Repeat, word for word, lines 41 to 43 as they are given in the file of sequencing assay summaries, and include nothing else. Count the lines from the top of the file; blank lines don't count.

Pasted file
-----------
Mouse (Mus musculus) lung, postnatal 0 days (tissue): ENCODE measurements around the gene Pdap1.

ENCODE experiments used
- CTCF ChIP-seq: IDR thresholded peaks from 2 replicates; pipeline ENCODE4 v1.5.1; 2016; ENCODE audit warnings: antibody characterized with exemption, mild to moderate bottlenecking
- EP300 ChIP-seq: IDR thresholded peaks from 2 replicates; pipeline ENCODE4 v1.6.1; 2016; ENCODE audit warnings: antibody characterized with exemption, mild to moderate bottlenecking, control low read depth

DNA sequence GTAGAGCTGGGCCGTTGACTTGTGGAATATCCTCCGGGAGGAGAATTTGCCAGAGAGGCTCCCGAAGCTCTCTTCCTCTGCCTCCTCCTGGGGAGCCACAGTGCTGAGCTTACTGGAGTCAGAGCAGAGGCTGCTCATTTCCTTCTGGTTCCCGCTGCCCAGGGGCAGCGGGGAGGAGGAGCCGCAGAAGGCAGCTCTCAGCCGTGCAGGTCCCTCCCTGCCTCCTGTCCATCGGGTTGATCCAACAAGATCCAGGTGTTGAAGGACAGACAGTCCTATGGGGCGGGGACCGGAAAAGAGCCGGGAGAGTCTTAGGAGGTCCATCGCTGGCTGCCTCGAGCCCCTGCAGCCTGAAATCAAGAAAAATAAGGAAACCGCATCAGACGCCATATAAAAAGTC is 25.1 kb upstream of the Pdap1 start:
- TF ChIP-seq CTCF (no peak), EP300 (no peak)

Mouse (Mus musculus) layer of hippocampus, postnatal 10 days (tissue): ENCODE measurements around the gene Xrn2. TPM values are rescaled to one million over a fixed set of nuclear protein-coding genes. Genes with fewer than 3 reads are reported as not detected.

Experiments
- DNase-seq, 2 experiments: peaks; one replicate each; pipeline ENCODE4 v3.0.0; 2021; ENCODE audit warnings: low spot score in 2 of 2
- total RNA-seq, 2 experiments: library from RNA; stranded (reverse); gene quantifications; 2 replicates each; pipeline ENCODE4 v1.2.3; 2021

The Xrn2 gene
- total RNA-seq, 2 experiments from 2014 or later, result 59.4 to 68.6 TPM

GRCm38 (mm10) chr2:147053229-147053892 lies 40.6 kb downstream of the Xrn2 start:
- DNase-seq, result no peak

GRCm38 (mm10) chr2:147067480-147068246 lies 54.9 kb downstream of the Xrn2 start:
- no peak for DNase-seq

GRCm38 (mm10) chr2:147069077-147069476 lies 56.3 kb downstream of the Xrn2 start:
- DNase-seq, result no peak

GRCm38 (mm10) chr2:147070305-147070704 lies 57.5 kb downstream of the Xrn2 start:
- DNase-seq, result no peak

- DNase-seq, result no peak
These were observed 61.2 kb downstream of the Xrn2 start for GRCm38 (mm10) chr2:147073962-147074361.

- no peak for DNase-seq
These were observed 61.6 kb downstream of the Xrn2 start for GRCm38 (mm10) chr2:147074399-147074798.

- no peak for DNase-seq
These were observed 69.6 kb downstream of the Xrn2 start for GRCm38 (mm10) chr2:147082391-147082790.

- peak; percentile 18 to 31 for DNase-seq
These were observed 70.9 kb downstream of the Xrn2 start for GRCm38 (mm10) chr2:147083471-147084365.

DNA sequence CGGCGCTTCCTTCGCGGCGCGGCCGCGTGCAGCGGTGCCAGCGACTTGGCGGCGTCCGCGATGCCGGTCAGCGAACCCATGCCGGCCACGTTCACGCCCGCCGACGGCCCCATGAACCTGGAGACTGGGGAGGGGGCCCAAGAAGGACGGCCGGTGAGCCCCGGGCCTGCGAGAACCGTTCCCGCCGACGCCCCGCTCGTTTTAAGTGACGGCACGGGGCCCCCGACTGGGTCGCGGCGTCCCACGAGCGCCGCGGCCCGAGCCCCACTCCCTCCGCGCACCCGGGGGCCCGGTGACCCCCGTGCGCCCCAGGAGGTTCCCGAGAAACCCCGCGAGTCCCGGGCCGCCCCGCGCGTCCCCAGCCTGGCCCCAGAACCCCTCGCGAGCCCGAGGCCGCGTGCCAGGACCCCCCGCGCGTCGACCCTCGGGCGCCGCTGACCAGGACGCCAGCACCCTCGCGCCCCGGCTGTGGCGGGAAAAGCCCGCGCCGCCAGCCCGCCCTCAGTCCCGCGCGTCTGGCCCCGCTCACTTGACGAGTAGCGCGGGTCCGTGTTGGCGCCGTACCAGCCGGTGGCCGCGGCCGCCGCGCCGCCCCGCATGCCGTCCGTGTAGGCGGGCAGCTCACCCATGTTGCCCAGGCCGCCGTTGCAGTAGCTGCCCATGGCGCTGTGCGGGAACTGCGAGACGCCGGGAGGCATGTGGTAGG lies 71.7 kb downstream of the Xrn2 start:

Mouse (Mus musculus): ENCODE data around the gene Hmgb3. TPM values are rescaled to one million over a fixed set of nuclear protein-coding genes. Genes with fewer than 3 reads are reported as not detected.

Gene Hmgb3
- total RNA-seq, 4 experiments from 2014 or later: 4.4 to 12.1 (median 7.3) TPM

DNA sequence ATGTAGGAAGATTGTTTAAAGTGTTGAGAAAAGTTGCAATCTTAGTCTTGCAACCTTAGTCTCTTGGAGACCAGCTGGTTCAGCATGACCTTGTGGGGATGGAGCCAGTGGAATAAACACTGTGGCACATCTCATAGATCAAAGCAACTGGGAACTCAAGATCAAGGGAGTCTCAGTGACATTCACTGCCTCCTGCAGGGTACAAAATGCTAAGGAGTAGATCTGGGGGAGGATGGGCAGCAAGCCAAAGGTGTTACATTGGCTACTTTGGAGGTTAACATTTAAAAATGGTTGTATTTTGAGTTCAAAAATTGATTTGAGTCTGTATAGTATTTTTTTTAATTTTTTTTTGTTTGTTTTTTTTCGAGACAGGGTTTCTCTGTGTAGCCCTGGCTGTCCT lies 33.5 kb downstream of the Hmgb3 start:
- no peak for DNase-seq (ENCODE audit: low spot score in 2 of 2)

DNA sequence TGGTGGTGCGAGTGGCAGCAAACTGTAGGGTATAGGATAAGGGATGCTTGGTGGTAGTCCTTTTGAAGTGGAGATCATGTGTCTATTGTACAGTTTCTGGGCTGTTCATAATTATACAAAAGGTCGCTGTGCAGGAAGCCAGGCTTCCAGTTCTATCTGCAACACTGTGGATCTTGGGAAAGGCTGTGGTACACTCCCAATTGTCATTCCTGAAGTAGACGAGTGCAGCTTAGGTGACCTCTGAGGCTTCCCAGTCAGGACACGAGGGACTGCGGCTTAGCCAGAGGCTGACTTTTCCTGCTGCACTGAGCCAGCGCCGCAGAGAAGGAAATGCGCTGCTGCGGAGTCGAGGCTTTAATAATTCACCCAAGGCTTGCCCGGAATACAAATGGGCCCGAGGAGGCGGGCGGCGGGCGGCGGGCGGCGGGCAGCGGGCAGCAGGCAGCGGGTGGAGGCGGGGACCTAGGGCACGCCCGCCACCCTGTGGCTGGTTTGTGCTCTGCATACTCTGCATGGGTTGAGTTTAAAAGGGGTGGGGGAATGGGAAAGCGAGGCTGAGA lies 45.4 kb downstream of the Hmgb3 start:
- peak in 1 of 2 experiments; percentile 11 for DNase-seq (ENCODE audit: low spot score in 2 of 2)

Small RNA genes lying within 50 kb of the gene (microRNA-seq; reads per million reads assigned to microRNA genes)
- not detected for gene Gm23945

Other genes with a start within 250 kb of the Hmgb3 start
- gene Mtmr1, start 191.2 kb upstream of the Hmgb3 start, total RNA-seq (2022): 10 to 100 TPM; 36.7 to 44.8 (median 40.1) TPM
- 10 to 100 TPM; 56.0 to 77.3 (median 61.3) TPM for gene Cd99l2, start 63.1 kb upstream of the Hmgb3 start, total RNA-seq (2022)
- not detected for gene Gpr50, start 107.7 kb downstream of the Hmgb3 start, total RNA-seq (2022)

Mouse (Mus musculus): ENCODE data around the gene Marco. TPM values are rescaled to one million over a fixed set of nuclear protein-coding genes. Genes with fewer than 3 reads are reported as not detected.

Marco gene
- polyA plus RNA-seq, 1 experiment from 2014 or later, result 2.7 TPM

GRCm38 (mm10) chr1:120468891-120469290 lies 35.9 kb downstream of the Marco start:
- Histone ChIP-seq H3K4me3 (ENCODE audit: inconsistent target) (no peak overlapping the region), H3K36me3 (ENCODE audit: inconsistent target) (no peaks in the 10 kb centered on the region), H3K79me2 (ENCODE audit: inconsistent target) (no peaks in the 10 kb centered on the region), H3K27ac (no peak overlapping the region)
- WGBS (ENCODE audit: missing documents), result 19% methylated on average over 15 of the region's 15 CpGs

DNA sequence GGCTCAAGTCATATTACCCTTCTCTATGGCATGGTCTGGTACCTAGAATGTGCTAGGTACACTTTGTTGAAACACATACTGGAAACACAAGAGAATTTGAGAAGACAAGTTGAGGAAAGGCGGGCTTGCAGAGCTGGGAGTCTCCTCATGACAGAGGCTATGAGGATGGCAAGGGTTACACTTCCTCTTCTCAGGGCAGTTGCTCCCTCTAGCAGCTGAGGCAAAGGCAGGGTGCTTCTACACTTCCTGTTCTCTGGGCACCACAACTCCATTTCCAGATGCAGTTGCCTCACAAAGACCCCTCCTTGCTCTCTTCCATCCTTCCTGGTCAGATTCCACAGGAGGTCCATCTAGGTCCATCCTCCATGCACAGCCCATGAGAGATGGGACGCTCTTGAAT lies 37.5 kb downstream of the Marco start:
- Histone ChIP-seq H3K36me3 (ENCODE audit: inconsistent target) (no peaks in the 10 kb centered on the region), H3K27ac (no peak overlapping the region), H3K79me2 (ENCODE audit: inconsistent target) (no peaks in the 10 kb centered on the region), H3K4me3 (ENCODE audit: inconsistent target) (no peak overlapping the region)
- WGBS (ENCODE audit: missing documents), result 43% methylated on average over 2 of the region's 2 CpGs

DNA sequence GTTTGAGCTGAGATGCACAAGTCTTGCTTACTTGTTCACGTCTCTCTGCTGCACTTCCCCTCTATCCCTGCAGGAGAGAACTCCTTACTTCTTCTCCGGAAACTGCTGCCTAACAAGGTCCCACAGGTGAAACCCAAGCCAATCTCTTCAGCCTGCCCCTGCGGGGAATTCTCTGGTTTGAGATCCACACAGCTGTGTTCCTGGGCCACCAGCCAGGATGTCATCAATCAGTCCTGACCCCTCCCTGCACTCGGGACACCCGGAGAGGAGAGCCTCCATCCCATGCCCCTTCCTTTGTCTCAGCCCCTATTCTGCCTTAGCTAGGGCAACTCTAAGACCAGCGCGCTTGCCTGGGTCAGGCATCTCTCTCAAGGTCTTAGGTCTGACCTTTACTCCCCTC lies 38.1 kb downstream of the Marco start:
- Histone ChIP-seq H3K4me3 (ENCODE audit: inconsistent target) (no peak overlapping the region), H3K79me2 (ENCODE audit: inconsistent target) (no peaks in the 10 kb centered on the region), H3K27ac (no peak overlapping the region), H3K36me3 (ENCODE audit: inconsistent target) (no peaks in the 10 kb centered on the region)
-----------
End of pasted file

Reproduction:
- 10 to 100 TPM; 56.0 to 77.3 (median 61.3) TPM for gene Cd99l2, start 63.1 kb upstream of the Hmgb3 start, total RNA-seq (2022)
- not detected for gene Gpr50, start 107.7 kb downstream of the Hmgb3 start, total RNA-seq (2022)

Mouse (Mus musculus): ENCODE data around the gene Marco. TPM values are rescaled to one million over a fixed set of nuclear protein-coding genes. Genes with fewer than 3 reads are reported as not detected.